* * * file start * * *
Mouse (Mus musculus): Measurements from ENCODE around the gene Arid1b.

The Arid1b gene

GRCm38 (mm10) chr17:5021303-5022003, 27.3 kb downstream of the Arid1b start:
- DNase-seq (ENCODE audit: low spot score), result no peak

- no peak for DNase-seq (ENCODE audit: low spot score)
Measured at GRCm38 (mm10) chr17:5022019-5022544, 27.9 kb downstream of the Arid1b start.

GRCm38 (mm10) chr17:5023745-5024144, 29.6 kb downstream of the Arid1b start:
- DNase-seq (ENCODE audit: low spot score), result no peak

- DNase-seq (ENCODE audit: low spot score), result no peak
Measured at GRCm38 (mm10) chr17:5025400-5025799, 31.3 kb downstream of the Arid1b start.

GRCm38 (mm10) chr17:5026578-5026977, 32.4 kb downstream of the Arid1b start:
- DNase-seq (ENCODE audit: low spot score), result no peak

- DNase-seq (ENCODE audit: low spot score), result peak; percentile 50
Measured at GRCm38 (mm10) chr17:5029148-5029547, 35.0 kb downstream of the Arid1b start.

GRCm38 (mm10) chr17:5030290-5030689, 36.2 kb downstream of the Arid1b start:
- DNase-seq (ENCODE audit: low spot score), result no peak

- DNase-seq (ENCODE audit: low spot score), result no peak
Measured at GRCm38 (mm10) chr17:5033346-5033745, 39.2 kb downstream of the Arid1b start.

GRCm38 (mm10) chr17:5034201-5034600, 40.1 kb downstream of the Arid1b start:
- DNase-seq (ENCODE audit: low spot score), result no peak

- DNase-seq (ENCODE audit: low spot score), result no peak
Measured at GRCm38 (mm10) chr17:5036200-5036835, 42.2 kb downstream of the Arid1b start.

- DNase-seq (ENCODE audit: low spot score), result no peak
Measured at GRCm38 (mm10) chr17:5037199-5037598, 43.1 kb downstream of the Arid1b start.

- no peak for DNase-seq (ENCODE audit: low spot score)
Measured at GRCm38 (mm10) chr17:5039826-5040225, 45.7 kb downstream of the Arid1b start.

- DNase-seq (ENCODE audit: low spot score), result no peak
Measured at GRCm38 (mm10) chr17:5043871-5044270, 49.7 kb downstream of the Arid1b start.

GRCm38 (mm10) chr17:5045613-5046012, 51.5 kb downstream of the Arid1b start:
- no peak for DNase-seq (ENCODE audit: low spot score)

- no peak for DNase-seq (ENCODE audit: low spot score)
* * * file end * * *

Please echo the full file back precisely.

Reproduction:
Mouse (Mus musculus): Measurements from ENCODE around the gene Arid1b.

The Arid1b gene

GRCm38 (mm10) chr17:5021303-5022003, 27.3 kb downstream of the Arid1b start:
- DNase-seq (ENCODE audit: low spot score), result no peak

- no peak for DNase-seq (ENCODE audit: low spot score)
Measured at GRCm38 (mm10) chr17:5022019-5022544, 27.9 kb downstream of the Arid1b start.

GRCm38 (mm10) chr17:5023745-5024144, 29.6 kb downstream of the Arid1b start:
- DNase-seq (ENCODE audit: low spot score), result no peak

- DNase-seq (ENCODE audit: low spot score), result no peak
Measured at GRCm38 (mm10) chr17:5025400-5025799, 31.3 kb downstream of the Arid1b start.

GRCm38 (mm10) chr17:5026578-5026977, 32.4 kb downstream of the Arid1b start:
- DNase-seq (ENCODE audit: low spot score), result no peak

- DNase-seq (ENCODE audit: low spot score), result peak; percentile 50
Measured at GRCm38 (mm10) chr17:5029148-5029547, 35.0 kb downstream of the Arid1b start.

GRCm38 (mm10) chr17:5030290-5030689, 36.2 kb downstream of the Arid1b start:
- DNase-seq (ENCODE audit: low spot score), result no peak

- DNase-seq (ENCODE audit: low spot score), result no peak
Measured at GRCm38 (mm10) chr17:5033346-5033745, 39.2 kb downstream of the Arid1b start.

GRCm38 (mm10) chr17:5034201-5034600, 40.1 kb downstream of the Arid1b start:
- DNase-seq (ENCODE audit: low spot score), result no peak

- DNase-seq (ENCODE audit: low spot score), result no peak
Measured at GRCm38 (mm10) chr17:5036200-5036835, 42.2 kb downstream of the Arid1b start.

- DNase-seq (ENCODE audit: low spot score), result no peak
Measured at GRCm38 (mm10) chr17:5037199-5037598, 43.1 kb downstream of the Arid1b start.

- no peak for DNase-seq (ENCODE audit: low spot score)
Measured at GRCm38 (mm10) chr17:5039826-5040225, 45.7 kb downstream of the Arid1b start.

- DNase-seq (ENCODE audit: low spot score), result no peak
Measured at GRCm38 (mm10) chr17:5043871-5044270, 49.7 kb downstream of the Arid1b start.

GRCm38 (mm10) chr17:5045613-5046012, 51.5 kb downstream of the Arid1b start:
- no peak for DNase-seq (ENCODE audit: low spot score)

- no peak for DNase-seq (ENCODE audit: low spot score)